# Expenditure function

Let $$u (x) = \prod_{{i\leq n}}$$ $$(x_i-m_i)^{a_i}$$, where $$m_i\geq$$0 and $$a_i\geq$$0, Σ$$_{{i\leq n}}a_i=1$$ show that the expenditure function $$e(p,u)$$ is linear in $$u$$.

Based on the definition of the EF, my first guess would be to find the MRS in terms of $$x_i$$ and $$m_i$$ to we get $$x_i^*$$ and $$m_i^*$$. After we find these two in terms of each other, we substitute it back to the $$u$$ function to get now $$x_i^*$$ and $$m_i^*$$ in terms of $$u$$ as well. After this we substitute what we found to the budget constraint and prove that the expenditure function is linear in $$u$$ somehow.

I don't know if I should follow this logic or is there some other way to approach this problem? Any help is appreciated.

• There is no $m_i^*$; $m_i$ is a fixed parameter. Nov 29 '20 at 23:25
• It makes sense because I wasn't going anywhere with that :/, but I'm still facing problems deriving it. Do you have any clues as to what may be the first step? The book I have isn't of any help either. Thanks in advance) Nov 30 '20 at 11:20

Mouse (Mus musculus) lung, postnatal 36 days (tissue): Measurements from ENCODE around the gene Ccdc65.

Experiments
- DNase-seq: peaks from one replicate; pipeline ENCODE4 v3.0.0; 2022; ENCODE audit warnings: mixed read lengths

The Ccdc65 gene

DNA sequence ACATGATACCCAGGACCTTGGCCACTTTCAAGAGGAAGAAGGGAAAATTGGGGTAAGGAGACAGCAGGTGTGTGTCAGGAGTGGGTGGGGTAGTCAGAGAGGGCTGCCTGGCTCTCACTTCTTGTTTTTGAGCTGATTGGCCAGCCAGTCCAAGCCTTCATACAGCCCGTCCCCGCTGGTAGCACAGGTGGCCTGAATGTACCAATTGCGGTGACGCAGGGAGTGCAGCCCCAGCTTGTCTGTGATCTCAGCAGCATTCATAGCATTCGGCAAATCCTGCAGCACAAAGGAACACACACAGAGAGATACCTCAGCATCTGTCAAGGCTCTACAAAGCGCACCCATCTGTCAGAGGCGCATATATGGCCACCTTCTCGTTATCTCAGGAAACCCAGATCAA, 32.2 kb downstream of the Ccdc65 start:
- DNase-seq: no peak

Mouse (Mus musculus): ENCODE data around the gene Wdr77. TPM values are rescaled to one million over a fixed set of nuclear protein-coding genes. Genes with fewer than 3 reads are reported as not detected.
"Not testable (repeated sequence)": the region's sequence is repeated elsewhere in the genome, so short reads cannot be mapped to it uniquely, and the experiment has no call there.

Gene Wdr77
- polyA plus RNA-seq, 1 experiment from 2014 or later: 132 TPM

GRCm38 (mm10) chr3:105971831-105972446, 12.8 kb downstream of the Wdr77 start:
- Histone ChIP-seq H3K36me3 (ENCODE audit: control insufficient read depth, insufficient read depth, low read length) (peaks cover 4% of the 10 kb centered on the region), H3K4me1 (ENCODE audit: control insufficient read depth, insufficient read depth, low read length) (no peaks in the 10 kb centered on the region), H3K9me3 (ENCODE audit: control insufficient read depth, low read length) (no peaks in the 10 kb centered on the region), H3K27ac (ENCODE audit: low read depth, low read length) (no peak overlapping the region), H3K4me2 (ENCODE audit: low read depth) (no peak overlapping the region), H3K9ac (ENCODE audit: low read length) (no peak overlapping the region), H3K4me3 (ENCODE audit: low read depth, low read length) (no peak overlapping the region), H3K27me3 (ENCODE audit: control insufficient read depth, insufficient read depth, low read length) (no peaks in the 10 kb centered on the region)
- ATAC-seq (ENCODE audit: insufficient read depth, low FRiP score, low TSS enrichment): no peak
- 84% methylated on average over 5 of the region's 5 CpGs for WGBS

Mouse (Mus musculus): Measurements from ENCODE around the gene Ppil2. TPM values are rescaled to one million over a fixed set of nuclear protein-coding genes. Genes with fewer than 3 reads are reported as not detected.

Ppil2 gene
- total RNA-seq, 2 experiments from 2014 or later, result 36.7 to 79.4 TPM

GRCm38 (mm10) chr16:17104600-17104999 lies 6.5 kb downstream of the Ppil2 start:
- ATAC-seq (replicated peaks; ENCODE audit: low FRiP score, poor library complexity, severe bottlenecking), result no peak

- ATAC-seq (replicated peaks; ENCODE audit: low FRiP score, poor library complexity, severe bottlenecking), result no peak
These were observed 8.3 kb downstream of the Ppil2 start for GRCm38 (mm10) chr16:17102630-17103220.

• Having tried it myself, I think it is not true unless we are in the Cobb-Douglas case with $m_i=0$ for all $i$. This is Stone-Geary utility, you can find some background here. Nov 30 '20 at 12:43

$$x_i^*=m_i+\frac{a_i}{p_i}\bigg(w-\sum_j m_jp_j\bigg).$$ One can interpret $$\sum_j m_jp_j$$ as "subsistence expenditure" and $$w-\sum_j m_jp_j$$ as "non-subsistence expenditure." Plugging this into the utility function, one can show that utility is an increasing linear function of non-subsistence expenditure. The inverse of a linear function is linear again, so we can write non-subsistence expenditure as $$l(u)$$ with $$l$$ linear (in the relevant range). This means then that total expenditure is
$$l(p)+\sum_j m_jp_j,$$ which is an affine function as the sum of a linear function and a constant.